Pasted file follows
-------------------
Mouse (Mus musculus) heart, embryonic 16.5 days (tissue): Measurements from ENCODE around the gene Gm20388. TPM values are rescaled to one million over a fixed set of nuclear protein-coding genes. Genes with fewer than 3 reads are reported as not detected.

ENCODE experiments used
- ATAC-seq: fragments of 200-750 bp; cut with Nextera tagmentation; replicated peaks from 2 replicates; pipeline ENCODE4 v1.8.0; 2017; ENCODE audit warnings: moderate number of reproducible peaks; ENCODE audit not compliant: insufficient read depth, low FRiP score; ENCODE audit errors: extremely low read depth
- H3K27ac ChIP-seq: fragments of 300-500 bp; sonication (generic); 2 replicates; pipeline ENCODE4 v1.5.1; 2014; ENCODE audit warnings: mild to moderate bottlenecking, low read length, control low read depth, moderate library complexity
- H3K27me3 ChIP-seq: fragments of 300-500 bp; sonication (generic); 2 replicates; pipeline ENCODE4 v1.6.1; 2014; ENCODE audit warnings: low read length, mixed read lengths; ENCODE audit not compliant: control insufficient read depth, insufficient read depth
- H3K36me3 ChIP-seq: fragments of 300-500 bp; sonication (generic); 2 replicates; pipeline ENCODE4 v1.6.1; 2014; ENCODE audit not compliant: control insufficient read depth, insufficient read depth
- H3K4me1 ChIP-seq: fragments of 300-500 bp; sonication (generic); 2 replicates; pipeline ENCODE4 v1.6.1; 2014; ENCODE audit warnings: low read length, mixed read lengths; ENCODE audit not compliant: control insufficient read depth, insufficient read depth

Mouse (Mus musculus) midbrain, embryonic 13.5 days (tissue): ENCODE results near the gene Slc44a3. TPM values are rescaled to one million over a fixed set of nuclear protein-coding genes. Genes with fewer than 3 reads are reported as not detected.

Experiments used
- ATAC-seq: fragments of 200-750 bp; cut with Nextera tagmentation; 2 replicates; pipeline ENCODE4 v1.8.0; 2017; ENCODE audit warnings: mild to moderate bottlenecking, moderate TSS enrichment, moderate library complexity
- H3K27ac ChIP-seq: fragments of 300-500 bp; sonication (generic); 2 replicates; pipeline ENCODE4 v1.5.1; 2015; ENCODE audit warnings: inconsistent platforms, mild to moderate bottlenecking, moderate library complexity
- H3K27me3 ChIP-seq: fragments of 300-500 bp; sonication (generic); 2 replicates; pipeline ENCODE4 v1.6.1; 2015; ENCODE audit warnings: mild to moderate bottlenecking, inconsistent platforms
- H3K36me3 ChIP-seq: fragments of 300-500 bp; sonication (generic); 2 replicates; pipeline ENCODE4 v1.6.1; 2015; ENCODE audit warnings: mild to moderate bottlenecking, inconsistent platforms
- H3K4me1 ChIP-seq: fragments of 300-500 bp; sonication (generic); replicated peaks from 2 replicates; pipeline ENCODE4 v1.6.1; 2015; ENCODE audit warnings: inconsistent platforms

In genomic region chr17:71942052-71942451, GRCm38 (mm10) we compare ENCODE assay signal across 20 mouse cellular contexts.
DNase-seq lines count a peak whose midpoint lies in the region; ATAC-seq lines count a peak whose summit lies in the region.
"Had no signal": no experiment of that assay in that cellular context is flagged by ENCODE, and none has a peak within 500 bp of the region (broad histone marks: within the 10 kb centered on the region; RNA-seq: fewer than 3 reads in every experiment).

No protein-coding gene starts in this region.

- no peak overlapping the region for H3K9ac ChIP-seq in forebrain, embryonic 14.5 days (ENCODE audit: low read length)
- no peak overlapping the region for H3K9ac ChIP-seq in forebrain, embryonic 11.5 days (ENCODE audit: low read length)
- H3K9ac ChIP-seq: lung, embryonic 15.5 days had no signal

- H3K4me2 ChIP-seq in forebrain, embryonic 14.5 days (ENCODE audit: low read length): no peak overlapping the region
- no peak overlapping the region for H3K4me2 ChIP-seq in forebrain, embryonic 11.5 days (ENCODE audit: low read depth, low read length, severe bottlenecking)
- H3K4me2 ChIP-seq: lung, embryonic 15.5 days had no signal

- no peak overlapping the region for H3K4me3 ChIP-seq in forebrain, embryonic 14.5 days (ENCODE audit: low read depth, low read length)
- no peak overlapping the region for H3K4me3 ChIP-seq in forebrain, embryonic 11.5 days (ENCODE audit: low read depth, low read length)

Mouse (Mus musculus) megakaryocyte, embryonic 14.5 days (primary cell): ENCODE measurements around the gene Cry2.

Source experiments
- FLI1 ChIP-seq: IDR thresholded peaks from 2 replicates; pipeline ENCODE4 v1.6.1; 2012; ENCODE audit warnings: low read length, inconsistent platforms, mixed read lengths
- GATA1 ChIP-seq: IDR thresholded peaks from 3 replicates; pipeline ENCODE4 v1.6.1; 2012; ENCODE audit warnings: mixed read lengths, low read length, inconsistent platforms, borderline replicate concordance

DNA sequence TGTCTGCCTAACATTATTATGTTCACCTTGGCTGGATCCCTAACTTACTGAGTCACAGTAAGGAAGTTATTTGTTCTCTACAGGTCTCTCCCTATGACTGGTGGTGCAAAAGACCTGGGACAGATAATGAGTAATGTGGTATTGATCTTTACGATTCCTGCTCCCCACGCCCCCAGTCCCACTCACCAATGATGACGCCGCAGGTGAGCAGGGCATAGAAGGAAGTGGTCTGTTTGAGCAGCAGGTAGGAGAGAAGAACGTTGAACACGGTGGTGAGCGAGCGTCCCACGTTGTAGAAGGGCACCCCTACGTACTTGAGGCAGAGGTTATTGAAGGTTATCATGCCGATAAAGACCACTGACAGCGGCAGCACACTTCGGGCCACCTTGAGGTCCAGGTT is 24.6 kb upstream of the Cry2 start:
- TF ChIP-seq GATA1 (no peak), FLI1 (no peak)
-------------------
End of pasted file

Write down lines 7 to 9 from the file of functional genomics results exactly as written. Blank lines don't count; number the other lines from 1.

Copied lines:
- H3K4me1 ChIP-seq: fragments of 300-500 bp; sonication (generic); 2 replicates; pipeline ENCODE4 v1.6.1; 2014; ENCODE audit warnings: low read length, mixed read lengths; ENCODE audit not compliant: control insufficient read depth, insufficient read depth

Mouse (Mus musculus) midbrain, embryonic 13.5 days (tissue): ENCODE results near the gene Slc44a3. TPM values are rescaled to one million over a fixed set of nuclear protein-coding genes. Genes with fewer than 3 reads are reported as not detected.

Experiments used